David Allen Cates, MFA Author
In a startling voice—meditative, playful, and erotic—David Allan Cates, award-winning writer of five novels, uses memory and imagination to create indelible images of the body and desire, of separation and longing. Located between the exotic and the domestic, between the lived and imagined, these nineteen poems, some of which appeared previously in The Sun and Transmission, among other publications, describe the off-balance and dangerous dance of lovers. Because of, and despite, a world in which bombs fall and luck turns bad, the speaker in these poems struggles to situate himself: in a pond, on the ledge of a cliff, or through his own re-invention of the world. “Sparks fall and I seek shelter where I can—/naked on the wing, a hero in wet socks—/but I’m flattering myself again./It’s raining stars, love, I’ll say, and maybe you'll hear me./Maybe I'll feel you near."
I have been an admirer of David Allan Cates’ exquisite fiction since the publication of a chapbook from HUNGER IN AMERICA, his first novel. I have also harbored the long- held hunch that Cates is secretly a poet. The nineteen poems of THE MYSTERIOUS LOCATION OF KYRGYZSTAN confirm my suspicions in a truly profound and vital manner. These poems are not merely about the dazzle of language; their mode is far more important. The poems urge us to open ourselves not only to the wide, unloving world, but also to our own hearts as well, with our flaws, our short comings, our losses, and they instruct us how to love again in spite of who we are, who we’ve become. Cates gives back to us our distances, our desires and mystery so that we can “perhaps feel ourselves again.” - Kevin Goodan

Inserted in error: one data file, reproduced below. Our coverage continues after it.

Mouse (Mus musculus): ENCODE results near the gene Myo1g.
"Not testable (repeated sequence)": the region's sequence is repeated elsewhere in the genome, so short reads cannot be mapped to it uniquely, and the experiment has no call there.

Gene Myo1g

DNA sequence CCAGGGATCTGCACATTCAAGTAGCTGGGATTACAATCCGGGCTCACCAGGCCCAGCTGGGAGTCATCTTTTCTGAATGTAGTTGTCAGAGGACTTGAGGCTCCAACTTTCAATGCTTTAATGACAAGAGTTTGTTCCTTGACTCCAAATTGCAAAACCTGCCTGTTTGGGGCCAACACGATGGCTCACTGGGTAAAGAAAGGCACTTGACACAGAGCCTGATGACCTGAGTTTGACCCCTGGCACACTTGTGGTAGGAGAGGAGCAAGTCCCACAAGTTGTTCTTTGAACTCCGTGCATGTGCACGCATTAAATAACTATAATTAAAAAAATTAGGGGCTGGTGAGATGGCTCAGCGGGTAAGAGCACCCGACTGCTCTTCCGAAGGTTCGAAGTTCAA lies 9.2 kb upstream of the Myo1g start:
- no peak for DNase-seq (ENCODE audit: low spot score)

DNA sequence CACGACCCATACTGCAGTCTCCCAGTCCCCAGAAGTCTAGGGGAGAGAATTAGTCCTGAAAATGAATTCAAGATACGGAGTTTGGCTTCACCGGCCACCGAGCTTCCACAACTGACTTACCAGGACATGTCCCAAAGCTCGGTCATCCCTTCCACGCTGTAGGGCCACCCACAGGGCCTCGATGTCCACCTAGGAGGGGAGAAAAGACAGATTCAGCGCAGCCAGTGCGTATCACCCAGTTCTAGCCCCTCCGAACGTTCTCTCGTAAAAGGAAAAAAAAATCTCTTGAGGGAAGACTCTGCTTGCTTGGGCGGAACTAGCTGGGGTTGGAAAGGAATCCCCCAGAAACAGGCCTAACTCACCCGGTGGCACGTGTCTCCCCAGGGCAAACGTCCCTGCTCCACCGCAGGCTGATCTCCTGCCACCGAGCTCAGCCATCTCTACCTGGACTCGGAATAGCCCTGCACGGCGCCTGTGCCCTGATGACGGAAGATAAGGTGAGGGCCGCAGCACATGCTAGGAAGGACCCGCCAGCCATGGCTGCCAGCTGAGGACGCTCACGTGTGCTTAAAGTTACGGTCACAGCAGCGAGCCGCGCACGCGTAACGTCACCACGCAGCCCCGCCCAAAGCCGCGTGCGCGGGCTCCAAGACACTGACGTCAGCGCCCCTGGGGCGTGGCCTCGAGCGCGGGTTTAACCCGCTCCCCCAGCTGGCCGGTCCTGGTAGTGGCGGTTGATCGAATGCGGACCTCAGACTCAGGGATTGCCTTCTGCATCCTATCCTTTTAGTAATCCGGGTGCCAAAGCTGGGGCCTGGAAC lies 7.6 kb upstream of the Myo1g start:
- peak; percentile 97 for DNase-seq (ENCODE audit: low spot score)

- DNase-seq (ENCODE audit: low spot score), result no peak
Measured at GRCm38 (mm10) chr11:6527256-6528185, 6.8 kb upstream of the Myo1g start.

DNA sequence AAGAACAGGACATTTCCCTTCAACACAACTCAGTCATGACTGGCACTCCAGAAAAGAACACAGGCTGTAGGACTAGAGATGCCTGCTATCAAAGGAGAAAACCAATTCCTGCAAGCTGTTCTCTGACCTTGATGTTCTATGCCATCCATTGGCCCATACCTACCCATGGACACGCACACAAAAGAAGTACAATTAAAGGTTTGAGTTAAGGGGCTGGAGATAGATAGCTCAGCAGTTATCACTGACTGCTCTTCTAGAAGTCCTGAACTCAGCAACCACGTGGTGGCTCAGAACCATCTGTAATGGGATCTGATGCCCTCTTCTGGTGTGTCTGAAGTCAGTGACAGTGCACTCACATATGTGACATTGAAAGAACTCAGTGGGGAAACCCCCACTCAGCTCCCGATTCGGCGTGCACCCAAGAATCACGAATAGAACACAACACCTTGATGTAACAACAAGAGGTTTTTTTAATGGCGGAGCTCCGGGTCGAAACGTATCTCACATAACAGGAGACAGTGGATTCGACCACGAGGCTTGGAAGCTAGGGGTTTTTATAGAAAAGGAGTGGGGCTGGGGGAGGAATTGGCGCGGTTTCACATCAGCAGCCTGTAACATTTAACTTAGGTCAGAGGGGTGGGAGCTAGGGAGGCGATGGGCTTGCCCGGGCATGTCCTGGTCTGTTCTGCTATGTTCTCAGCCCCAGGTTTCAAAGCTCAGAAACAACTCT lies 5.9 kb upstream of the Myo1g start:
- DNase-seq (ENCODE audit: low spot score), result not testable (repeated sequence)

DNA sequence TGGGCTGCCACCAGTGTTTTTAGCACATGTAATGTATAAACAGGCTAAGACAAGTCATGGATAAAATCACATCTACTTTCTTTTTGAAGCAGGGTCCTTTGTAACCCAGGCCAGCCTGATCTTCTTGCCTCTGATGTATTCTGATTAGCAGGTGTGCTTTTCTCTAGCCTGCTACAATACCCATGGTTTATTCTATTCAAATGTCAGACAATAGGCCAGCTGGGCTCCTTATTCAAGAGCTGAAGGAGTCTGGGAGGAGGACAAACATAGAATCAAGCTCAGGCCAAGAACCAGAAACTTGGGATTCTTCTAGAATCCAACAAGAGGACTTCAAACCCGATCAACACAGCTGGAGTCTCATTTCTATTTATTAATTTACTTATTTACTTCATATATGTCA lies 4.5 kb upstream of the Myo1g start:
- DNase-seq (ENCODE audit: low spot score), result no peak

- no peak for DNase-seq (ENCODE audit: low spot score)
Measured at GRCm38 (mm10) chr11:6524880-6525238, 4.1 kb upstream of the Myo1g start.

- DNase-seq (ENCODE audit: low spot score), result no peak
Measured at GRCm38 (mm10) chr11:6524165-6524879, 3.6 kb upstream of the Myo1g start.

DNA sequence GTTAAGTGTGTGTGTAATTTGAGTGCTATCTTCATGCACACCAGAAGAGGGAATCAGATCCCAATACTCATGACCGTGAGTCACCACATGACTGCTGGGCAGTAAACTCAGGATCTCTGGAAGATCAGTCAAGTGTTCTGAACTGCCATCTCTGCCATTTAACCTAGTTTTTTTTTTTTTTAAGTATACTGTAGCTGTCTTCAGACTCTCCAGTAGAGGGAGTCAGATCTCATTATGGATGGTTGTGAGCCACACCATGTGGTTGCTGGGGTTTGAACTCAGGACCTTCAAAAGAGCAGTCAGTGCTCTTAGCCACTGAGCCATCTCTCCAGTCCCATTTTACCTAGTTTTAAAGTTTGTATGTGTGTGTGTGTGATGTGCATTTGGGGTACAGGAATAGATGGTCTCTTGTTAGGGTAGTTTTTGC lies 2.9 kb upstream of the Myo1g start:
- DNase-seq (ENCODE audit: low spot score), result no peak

Reading David Allan Cates' THE MYSTERIOUS LOCATION OF KYRGYZSTAN, I'm struck by the ways that love pours out through cadenced syntax into the vivid reaches of the world. This is a veteran writer's strong debut in poetry—musical, globally-aware, and undefended. - Greg Glazner
If poetry is inquiry, David Allan Cates has found a way to create highly memorable questions. In his vision, romantic love is the highest value, but like the cultural fluctuations of the many countries his personae travel, love rarely remains steady. Peripatetic, threnodic, and fervent, Cates’ poems employ musically conversational language to celebrate the best moments of passion and intimacy while cautioning us that we can’t always know how adult romance fails—and how it manages to resurrect itself. - Kevin J. Clark
Modern American poetry is rife with intentional obscurity and hipster detachment; nobody tell David Allan Cates! He knows there is a thin line between desire and suffering, and the poems in THE MYSTERIOUS LOCATION OF KYRGYZSTAN demonstrate one cannot exist without the other. Brimming with heart, Cates’ voice is humble in its wisdom, and these sly, sweet poems are plaintive meditations that ache with longing while simultaneously trying not to long...too much. Who says you can’t have it both ways? Moving, honest, and hard not to love, X marks the spot in Kyrgyzstan! - Christopher Locke